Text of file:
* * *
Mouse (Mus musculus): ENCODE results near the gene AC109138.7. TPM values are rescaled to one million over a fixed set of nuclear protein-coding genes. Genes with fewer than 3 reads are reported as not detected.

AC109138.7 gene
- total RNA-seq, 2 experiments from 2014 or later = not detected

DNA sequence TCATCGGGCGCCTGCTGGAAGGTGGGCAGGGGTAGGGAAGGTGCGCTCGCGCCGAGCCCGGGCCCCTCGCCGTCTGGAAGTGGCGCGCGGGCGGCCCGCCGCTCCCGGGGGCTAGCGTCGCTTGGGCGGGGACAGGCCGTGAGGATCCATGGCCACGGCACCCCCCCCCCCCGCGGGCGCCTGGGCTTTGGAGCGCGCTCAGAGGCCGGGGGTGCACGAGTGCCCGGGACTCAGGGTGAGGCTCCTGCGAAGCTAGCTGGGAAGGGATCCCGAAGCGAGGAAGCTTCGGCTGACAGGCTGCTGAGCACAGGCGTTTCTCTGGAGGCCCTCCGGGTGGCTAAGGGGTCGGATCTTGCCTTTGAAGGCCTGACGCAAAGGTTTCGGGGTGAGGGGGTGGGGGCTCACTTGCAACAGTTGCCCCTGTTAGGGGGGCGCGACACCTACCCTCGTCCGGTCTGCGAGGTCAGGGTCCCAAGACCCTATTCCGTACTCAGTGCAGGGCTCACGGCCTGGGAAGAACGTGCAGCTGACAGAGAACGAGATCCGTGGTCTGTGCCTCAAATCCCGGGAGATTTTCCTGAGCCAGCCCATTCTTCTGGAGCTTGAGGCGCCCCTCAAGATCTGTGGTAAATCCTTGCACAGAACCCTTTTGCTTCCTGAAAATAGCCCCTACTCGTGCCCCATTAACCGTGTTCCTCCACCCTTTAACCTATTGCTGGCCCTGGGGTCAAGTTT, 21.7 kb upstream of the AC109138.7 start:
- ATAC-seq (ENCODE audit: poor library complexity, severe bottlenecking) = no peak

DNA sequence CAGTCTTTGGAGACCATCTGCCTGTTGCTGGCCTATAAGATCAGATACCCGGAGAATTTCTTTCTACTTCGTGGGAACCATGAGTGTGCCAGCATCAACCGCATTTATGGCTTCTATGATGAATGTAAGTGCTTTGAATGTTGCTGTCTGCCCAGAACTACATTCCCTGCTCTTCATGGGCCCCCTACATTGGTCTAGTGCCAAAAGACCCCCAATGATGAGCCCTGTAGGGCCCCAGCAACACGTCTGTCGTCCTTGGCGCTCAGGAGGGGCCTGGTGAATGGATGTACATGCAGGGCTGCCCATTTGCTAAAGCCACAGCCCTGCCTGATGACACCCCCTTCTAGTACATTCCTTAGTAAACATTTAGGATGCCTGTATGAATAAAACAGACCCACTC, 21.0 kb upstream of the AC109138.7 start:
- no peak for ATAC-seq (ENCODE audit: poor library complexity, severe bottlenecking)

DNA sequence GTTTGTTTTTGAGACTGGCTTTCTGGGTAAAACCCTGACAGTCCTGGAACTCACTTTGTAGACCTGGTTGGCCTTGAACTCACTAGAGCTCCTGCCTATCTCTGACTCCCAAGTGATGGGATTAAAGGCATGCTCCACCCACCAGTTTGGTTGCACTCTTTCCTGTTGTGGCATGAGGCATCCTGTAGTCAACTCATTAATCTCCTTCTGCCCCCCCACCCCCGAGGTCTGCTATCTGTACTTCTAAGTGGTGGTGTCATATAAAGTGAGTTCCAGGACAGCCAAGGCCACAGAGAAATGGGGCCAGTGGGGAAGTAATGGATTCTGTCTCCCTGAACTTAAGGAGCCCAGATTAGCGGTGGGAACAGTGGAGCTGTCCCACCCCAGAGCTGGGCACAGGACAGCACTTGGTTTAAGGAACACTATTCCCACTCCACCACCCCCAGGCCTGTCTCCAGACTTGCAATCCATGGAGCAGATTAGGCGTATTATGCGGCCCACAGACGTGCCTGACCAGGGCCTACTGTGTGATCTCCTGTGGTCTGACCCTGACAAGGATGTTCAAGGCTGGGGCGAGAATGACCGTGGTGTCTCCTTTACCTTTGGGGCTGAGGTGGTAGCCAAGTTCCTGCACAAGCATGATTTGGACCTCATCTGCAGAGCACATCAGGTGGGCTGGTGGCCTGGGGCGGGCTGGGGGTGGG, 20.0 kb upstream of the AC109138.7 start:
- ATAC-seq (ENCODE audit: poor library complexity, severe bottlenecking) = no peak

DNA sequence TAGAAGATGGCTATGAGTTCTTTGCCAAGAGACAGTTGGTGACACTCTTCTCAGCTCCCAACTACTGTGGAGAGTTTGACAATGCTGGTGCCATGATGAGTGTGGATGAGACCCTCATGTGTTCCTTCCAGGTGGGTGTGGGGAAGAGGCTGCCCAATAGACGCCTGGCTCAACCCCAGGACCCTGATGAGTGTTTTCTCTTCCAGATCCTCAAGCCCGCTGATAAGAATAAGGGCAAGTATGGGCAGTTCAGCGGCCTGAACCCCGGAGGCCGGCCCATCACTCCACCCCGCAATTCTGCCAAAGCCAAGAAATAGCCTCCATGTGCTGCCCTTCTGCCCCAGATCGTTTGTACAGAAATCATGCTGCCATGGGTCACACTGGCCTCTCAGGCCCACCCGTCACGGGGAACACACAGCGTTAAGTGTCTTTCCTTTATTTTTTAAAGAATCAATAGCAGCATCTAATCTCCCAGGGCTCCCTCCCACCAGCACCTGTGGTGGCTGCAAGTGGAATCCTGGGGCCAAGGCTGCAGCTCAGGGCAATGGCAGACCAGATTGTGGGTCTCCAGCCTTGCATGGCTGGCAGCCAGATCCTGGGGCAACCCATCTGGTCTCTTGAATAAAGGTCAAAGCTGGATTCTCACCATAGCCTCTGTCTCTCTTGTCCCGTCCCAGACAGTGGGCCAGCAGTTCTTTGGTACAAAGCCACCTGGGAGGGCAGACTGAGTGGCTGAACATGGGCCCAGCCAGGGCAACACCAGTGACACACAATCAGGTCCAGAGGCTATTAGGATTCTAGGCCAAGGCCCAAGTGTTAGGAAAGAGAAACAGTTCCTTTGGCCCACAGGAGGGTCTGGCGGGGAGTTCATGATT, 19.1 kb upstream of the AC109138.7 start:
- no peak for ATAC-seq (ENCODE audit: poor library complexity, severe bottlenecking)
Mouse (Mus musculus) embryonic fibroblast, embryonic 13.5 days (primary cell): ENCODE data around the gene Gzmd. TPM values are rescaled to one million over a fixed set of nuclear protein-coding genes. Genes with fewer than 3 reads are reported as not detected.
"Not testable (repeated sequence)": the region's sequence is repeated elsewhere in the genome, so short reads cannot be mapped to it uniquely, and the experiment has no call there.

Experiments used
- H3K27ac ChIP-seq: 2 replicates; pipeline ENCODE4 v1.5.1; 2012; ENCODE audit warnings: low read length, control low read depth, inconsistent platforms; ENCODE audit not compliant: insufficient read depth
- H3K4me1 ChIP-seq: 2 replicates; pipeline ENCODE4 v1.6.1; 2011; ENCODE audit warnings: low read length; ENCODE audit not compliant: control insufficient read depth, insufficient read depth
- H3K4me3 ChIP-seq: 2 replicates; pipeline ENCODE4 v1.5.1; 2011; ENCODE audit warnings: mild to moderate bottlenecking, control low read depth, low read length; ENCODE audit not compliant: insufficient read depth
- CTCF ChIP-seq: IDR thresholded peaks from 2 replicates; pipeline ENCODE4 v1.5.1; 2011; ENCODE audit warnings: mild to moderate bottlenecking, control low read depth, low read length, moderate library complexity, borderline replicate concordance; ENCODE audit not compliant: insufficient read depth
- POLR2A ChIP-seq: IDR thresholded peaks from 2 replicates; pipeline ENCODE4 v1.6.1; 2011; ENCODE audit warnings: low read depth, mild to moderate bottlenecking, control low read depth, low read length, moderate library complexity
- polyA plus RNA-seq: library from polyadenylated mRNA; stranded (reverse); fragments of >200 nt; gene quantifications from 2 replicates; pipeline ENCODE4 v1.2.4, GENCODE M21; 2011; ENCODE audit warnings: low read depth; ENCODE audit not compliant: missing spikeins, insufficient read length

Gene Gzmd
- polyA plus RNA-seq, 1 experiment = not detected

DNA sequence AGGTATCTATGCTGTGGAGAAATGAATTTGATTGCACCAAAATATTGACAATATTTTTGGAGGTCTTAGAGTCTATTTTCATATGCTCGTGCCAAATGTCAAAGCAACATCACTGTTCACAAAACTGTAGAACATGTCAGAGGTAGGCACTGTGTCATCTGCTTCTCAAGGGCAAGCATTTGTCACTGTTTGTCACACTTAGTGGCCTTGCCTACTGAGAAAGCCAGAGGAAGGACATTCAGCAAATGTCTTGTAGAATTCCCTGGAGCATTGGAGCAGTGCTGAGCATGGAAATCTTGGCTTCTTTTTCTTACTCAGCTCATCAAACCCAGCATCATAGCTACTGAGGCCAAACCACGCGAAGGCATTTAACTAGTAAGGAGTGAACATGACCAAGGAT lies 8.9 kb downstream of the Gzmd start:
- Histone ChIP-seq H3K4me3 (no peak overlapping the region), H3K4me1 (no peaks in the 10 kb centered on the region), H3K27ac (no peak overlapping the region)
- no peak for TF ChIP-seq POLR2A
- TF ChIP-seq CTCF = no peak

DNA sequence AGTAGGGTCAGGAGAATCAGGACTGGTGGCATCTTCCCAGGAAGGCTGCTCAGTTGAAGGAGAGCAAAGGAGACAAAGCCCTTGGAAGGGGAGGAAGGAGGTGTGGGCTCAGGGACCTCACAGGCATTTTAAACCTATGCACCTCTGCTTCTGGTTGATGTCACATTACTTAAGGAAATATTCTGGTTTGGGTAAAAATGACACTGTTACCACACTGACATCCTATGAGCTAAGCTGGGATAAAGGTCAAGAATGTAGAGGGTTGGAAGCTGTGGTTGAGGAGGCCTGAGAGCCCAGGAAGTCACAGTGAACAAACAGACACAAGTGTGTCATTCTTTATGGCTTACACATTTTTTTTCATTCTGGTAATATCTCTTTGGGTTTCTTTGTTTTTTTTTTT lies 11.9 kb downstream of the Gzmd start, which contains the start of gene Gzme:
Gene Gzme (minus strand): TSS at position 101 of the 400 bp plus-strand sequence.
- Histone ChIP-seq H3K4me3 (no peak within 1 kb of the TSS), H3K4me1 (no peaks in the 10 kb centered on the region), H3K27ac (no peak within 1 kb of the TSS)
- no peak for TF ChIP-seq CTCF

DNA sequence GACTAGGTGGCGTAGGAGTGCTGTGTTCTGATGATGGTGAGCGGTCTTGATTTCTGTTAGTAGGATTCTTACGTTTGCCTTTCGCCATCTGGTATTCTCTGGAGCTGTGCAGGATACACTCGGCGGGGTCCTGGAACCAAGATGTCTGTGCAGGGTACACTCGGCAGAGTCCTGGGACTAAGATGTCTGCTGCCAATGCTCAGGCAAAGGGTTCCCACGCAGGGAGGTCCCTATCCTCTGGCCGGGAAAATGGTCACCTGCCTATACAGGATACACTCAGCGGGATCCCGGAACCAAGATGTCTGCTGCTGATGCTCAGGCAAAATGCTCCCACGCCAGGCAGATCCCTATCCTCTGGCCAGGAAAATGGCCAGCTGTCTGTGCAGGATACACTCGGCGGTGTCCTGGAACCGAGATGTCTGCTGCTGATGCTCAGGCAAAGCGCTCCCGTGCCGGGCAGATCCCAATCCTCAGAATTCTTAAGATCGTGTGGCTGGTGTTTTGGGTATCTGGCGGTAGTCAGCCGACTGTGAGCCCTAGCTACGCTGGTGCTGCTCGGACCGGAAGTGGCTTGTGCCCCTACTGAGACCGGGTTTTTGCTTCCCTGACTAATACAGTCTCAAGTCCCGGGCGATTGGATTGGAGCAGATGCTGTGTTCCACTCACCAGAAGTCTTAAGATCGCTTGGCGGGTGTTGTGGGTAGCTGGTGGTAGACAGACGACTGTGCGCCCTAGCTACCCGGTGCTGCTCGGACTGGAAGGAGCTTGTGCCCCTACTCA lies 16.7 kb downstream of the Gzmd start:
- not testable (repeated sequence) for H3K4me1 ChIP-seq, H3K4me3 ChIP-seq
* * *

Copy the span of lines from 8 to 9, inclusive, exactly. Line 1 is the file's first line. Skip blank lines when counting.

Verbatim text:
DNA sequence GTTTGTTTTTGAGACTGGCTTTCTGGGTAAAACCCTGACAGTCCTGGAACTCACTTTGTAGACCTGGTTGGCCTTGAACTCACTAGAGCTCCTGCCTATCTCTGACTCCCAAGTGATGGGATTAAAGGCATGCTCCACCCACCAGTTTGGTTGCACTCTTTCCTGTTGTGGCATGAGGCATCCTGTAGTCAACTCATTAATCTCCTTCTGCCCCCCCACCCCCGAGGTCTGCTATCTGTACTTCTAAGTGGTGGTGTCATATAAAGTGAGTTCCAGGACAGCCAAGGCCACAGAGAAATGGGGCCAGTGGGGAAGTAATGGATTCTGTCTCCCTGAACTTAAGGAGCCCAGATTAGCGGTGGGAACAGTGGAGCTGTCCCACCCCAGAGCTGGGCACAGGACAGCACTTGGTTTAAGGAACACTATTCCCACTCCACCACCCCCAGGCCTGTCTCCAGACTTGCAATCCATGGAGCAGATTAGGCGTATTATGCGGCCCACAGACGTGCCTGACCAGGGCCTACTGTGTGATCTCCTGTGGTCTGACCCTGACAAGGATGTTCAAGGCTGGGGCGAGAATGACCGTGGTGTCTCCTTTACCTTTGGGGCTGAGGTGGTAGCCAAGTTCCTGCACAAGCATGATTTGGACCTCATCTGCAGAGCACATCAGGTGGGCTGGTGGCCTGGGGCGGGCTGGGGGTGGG, 20.0 kb upstream of the AC109138.7 start:
- ATAC-seq (ENCODE audit: poor library complexity, severe bottlenecking) = no peak